While the difference between juice and concentrate is a simple one, the two forms of pineapple vary considerably when it comes to creating the desired consistency in a baked good or a main course. From a health perspective, each has benefits and drawbacks. Understanding the difference between pineapple concentrate and pineapple juice can help you make the appropriate selection whenever you are cooking with any kind of fruit juice.
How Juice Is Made
Pineapple juice is made by squeezing its flesh to extract the juice. Store-bought juice is mass produced using machines that efficiently peel and core the pineapples, draining the juice into a large container. At this point, the juice either is pasteurized -- a process of removing disease-causing microbes by heating the juice to give it a longer shelf life -- or bottled as is.
How Concentrate Is Made
Concentrated pineapple juice is made using a process called reverse osmosis: the freshly squeezed juice is heated, causing most of the water to evaporate and leaving behind only the pineapple-tasting contents. This pineapple concentrate is packaged, frozen and shipped. So pineapple concentrate contains far less water than pineapple juice, as well as more nutrients than the same quantity of juice. The purpose behind juice concentrate is to allow manufacturers to reduce waste and extend the life of each pineapple they harvest.
The Healthy Choice
Contrary to popular belief, pineapple concentrate is not inherently less healthy than pineapple juice. Many store-bought juices contain additives for color and flavor, which are less healthy than squeezing a pineapple at home and drinking the fresh juice. Concentrate does not have as many additives as commercial juice, since it is simply a way of extending fruit's shelf life and is usually diluted with something else for drinking. However, pineapple concentrate is more caloric than the same quantity of pineapple juice, because it contains mostly nutrients and sugars and little water.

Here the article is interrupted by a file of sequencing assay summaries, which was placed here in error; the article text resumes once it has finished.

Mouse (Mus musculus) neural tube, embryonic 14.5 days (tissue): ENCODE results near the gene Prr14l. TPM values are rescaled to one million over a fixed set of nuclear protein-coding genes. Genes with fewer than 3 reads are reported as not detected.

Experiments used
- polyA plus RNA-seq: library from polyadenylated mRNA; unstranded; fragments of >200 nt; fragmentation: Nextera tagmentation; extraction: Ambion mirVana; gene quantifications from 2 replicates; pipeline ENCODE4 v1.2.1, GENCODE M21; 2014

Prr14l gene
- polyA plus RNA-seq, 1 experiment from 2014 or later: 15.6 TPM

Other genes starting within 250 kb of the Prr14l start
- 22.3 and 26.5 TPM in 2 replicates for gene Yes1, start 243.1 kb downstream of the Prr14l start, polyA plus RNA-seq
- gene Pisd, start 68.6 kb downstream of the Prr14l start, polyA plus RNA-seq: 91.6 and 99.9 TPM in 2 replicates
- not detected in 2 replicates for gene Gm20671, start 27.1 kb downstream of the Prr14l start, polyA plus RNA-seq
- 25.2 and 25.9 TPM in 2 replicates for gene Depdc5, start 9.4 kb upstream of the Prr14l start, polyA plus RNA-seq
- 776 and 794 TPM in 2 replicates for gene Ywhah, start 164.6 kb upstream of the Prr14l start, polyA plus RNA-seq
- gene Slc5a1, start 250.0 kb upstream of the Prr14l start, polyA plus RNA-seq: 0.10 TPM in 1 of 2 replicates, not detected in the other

Uses for Cooking
A recipe should specify whether you need juice or concentrate. If you are not following a recipe, consider whether you want to use something with a higher water content, like pineapple juice, or with more essential pineapple flavor, like pineapple concentrate. Examples of dishes that use pineapple concentrate are baked goods such as pineapple upside-down cake, punch, cocktails and glazed meats. Use pineapple juice to make sorbet, chutneys for fish or icing for cookies. Dilute pineapple concentrate with water to make pineapple juice.
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Based in Chicago, Ginger O'Donnell has been writing education and food related articles since 2012. Her articles have appeared in such publications as "Dance Teacher Magazine" and "Creative Teaching and Learning." In addition, Ginger enjoys blogging about food, arts and culture on swirltocoat.com. She holds a Bachelors of Arts in Performance Studies from Northwestern University and a Masters of Arts in Teaching from Webster University.